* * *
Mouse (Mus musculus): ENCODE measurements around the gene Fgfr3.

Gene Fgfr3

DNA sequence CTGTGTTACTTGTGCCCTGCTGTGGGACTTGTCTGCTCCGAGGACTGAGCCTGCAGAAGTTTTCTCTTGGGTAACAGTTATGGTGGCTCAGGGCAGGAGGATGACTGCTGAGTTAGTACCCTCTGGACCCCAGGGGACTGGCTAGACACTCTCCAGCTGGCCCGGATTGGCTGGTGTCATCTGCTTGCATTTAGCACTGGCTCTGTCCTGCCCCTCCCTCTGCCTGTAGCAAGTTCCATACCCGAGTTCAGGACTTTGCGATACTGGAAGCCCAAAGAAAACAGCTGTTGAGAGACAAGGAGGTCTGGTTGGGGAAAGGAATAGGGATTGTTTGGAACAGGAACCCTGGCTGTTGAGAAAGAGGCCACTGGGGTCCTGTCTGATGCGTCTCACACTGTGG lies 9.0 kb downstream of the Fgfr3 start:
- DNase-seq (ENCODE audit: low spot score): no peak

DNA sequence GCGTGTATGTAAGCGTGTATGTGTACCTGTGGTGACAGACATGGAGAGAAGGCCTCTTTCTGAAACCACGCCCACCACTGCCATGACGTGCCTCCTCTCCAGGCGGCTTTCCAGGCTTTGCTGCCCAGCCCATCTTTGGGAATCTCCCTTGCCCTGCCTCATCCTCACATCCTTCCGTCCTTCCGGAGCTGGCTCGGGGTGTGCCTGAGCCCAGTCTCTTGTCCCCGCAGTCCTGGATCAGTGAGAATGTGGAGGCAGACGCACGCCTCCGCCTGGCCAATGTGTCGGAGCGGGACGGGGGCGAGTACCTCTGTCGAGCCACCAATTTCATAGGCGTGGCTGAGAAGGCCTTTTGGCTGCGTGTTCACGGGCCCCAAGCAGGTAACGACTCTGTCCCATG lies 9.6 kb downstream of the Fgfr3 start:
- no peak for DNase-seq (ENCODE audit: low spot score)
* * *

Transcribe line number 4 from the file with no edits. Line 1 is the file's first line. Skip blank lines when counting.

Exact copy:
- DNase-seq (ENCODE audit: low spot score): no peak